Infotech Lead America: The number of data centers in America has declined.
However, total datacenter capacity grew in America.
US economic crisis of 2008 and the resultant closing of hundreds and thousands of remote locations with server closets and rooms have caused negative growth in the number of data centers. The growth declined by 0.7 percent.
The capacity has increased 1 percent as larger datacenter environments continued to rise despite the economic slowdown.
IDC said these trends have continued in the years since 2009 and reflect a major change in datacenter and IT asset deployment that will accelerate further in coming years.
“CIOs are increasingly being asked to improve business agility while reducing the cost of doing business through aggressive use of technologies in the datacenter,” said Rick Villars, vice president, Datacenter and Cloud Research at IDC.
“At the same time, they have to ensure the integrity of the business and its information assets in the face of natural disasters, datacenter disruptions, or local system failures. To achieve both sets of objectives, IT decision makers had to rethink their approach to the datacenter,” Villars added.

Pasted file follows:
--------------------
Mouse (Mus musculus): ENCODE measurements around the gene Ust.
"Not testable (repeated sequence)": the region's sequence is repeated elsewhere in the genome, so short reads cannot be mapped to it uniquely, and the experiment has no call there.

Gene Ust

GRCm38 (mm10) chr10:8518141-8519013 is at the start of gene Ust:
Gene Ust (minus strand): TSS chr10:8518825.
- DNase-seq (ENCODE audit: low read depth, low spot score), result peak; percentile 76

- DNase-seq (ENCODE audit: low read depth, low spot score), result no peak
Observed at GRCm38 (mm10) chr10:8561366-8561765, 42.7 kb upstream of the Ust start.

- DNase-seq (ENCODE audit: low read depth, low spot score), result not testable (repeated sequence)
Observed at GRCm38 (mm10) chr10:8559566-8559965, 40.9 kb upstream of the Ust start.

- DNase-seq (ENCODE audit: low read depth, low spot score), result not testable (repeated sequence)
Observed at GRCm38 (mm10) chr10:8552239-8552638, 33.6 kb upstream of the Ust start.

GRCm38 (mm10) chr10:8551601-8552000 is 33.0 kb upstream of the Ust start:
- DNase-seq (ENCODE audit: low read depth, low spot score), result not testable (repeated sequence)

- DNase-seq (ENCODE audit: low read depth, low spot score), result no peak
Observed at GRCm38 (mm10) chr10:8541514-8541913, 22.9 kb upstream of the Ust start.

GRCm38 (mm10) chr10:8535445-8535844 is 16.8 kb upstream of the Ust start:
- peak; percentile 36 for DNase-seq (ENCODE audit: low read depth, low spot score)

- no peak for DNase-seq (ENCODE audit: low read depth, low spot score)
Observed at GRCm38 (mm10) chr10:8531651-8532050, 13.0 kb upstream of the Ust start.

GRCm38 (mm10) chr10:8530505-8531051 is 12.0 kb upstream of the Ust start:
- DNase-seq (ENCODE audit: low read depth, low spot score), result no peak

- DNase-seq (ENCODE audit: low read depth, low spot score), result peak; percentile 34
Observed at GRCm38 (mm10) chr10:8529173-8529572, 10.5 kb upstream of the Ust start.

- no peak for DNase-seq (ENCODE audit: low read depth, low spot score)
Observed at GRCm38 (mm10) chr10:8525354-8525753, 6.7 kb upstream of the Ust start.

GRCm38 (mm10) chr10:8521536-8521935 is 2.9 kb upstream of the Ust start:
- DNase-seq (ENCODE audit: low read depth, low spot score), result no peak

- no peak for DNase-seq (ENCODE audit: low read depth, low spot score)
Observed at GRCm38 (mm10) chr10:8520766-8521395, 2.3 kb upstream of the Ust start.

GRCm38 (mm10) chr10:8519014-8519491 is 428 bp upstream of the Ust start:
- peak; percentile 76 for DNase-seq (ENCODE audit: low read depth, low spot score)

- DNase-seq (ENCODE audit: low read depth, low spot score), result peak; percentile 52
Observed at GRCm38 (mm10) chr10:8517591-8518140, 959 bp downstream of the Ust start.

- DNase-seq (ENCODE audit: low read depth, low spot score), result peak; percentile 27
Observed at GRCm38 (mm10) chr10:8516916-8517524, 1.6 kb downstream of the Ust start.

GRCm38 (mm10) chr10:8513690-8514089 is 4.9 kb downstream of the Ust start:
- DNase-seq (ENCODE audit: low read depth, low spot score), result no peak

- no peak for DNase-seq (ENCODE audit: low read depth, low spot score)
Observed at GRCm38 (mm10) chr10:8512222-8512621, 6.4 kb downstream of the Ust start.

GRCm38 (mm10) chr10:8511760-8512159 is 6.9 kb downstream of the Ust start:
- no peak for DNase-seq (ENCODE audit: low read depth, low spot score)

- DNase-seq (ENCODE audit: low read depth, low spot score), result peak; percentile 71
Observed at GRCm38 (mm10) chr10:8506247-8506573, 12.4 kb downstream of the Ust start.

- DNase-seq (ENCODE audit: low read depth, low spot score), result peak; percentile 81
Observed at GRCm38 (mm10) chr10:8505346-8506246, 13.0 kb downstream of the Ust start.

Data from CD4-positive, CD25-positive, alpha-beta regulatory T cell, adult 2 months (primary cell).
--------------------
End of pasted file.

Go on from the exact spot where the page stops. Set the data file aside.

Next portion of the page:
Virtualization and server consolidation drove significant declines in physical datacenter size and eliminated the need for many smaller datacenters as applications were moved to larger central datacenters. It also made investments in power and energy management that much more critical for datacenter managers.
Use of virtualization has reduced the rate of growth in server deployments in datacenters.
However, the creation, organization, and distribution of files and rich content are creating a rapid increase in storage deployments.
IDC also noted the shift toward a cloud model for application, platform, and infrastructure delivery. Here the focus is on extending the value and scale of virtualization by boosting operational efficiency and improving IT agility. Along with the content explosion, the buildout of public cloud offerings is driving major growth in the number and size of larger datacenters.
By 2016, IDC expects the total number of datacenters in the U.S. will decline from 2.94 million in 2012 to 2.89 million.
This decline will be concentrated in internal server rooms and closets, with a very small decline in mid-sized local datacenters.
Despite the decline in total datacenters, total datacenter space will increase significantly, growing from 611.4 million square feet in 2012 to more than 700 million square feet in 2016.
By the end of the forecast period, IDC expects service providers will account for more than a quarter of all large datacenter capacity in place in the United States.